Rich and poor: Different dynamics, different problems for the UNCAC

2 October 2015, by Adam Graycar, Flinders University, Adelaide, Australia.

As the UNCAC review process is expected in the next year or two to start to focus on preventive measures (Chapter 2 of the UNCAC), it is more important than ever to emphasise that corruption takes different forms in different contexts.

Rich and poor countries alike face corruption, but the dynamics are different, the effects are diverse and significantly our responses should be appropriate. What works in one setting may be irrelevant or unworkable in another.

Corruption morphs and adapts according to its environment. At a basic level, however, corruption interferes either in the creation of public policy or in its implementation.

In recent years, corruption in the implementation of policy has been the focus of much work, including that of the UNCAC. This makes sense, as in many poorer countries, where local administrative governance may be less well developed and incentives and opportunities for petty corruption may be higher, corruption can have a profound impact on lives and communities, compromising health, education, water and other social services.

On the other hand, in richer countries where administrative systems have been historically more robust corruption affecting the implementation of policy is demonstrably rare. In a recent Australian survey, less than one per cent of the respondents reported ever having been asked for a bribe. Similar findings were also revealed in Norway, where respondents reported very little personal experience of corruption.

However, this does not mean that corruption does not exist. In both the Australian and Norwegian studies, there are perceptions that corruption was high and increasing: in the Australian study 43 per cent of respondents thought corruption was increasing. Perceptions of increasing corruption are therefore linked to awareness of corruption beyond the every-day, such as scandals revealed in the media, including those related to political corruption in the creation of policy.

The focus of the UNCAC has quite properly been on the public sector, and reducing the incentives and opportunities for corruption in the implementation of policy, while also putting in place punitive measures, ranging from the criminalisation of corruption, to cooperation in law enforcement and prosecution, and the recovery of assets.

The UNCAC includes some useful provisions that can be applied to both rich and poor countries, which aim at:

  • Reducing the inclination to engage in corruption: highlighting civil service hiring and retention practices, promotion and retirement processes, good governance and prevention of conflicts of interest.
  • Reducing the opportunity to engage in corruption: promoting system redesign, streamlining processes, reporting, and frameworks for internal and external supervision measures.
  • Removing excuses for corrupt behaviour: encouraging cultural change, a public service ethos, civil society and media scrutiny and citizen participation, and transparency in the declaration of assets to identify unexplained wealth.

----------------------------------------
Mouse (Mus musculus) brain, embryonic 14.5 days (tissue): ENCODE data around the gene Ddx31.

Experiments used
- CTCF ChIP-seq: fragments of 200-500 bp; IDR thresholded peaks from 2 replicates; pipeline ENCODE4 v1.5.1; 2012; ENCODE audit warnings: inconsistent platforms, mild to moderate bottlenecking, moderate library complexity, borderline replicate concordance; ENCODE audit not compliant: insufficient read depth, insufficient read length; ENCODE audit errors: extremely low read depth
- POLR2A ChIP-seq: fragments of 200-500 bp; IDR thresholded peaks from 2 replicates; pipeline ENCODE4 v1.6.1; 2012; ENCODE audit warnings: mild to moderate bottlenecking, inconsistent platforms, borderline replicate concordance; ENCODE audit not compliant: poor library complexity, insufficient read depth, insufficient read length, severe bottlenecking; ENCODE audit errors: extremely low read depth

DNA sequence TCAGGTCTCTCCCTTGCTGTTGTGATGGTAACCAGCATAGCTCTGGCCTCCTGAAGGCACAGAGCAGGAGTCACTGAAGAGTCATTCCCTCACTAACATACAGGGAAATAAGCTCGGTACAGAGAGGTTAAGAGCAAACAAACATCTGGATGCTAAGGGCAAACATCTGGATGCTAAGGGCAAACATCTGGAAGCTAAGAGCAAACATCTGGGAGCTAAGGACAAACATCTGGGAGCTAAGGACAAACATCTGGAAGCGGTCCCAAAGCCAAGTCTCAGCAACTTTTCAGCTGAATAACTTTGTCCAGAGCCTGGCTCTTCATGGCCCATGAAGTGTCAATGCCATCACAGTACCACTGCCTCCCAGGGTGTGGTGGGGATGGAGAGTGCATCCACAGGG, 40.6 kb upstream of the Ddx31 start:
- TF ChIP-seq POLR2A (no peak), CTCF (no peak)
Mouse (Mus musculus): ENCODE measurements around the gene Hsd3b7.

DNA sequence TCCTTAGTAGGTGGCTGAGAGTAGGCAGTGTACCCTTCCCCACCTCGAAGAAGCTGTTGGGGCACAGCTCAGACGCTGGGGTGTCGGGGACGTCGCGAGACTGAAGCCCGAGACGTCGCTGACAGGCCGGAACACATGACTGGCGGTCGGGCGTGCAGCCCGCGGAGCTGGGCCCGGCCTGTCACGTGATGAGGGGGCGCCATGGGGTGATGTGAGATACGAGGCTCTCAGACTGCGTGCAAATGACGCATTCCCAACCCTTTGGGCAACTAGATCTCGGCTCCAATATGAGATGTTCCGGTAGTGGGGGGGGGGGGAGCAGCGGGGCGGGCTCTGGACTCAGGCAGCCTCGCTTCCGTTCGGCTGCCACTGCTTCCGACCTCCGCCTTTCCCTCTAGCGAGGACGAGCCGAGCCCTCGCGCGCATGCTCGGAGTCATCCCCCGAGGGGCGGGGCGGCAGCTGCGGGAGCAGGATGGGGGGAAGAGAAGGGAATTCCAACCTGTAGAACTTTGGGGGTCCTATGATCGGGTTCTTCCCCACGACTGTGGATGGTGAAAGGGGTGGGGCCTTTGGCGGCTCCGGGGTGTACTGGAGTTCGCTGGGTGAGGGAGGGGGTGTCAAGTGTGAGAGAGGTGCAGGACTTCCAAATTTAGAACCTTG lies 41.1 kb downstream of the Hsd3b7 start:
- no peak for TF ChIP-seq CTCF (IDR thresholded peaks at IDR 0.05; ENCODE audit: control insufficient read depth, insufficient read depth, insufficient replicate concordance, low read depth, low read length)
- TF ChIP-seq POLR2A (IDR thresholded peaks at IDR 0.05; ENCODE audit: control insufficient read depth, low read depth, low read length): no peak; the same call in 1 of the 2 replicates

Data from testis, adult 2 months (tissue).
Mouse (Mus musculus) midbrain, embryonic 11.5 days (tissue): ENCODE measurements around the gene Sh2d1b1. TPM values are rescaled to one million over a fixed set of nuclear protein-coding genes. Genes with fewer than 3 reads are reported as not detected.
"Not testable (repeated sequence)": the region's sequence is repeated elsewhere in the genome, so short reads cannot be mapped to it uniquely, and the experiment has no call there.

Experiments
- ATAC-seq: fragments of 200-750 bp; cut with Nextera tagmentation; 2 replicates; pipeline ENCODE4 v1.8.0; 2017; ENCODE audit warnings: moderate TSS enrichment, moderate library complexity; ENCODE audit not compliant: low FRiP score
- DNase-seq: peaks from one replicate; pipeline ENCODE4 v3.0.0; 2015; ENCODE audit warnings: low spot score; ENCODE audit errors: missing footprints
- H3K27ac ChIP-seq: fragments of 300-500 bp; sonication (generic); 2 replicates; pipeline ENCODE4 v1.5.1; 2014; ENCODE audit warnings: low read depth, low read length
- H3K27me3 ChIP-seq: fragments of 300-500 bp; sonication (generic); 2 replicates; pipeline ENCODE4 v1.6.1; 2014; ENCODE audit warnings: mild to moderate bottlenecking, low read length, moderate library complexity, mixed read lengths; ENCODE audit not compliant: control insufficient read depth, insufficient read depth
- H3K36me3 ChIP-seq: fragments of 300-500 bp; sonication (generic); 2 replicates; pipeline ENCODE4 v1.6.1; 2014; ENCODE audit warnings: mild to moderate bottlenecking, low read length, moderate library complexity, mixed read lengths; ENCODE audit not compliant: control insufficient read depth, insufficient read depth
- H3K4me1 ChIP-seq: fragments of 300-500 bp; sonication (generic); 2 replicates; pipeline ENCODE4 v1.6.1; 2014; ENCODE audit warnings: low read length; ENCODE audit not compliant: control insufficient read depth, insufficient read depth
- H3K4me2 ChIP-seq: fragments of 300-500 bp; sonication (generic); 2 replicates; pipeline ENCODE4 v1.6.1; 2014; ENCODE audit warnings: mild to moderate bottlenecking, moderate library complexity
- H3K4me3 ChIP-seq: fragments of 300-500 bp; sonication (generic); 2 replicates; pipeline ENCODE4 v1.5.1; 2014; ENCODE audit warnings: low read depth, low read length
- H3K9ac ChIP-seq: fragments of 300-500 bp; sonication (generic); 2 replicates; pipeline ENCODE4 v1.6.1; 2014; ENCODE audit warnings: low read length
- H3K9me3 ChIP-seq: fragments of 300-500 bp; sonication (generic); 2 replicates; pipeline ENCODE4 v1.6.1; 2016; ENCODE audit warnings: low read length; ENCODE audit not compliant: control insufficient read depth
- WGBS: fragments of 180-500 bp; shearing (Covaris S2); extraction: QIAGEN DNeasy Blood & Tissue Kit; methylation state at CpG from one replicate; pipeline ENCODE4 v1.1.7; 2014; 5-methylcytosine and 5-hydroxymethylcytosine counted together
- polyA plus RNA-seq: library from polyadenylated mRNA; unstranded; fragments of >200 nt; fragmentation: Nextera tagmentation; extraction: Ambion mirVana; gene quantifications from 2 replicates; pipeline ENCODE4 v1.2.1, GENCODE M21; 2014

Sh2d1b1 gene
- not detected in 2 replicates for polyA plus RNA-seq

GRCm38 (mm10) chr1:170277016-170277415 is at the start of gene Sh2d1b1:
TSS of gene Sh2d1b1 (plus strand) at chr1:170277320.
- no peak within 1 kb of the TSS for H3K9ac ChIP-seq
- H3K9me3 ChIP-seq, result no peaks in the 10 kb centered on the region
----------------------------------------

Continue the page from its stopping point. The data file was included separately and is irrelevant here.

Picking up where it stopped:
These approaches are useful in contexts where governance systems need strengthening, but they are not sufficient in themselves. We need broader strategies related to the rule of law, proper management of public affairs and public property, integrity, transparency and accountability. Corruption prevention must focus on wider factors and must be integrated into public life, and not be seen as something that comes into play only after a problem has been identified.

The question is, can the UNCAC do this important work?

The more insidious forms of corruption are much more difficult to legislate for and much more difficult to capture in an international convention such as the UNCAC.

For example, in both rich and poor countries powerful interests game the system. They lobby, supply data, run information campaigns and assist in developing legislation, and they do so within the legal framework of functioning democracies.

Different patterns can be seen throughout the world, but in a climate where national politics screams for tax cuts, and public sector numbers are static or declining, where once a neutral civil service provided policy advice it is now being replaced by vested corporate interests. Couple this with inconsistent rules around election financing and we have a fraught situation in which it is very difficult to identify where information is coming from, and who is making decisions in the interests of whom.

The UNCAC Review Mechanism may not be able to deal with all these problems, but by focusing on transparency and opening up the functioning of the public sector to public scrutiny progress can be made.

It is this big picture – how the policy landscape is shaped – that is a cause for concern. If the UNCAC and the international community continue to address corruption in policy implementation at the expense of policy creation, not only do we risk placing an undue focus on the corruption problems in poorer countries, but we are in danger of missing the big picture where lobbying, revolving doors and powerful “experts” trade in influence and promote policy that may not be in the public interest.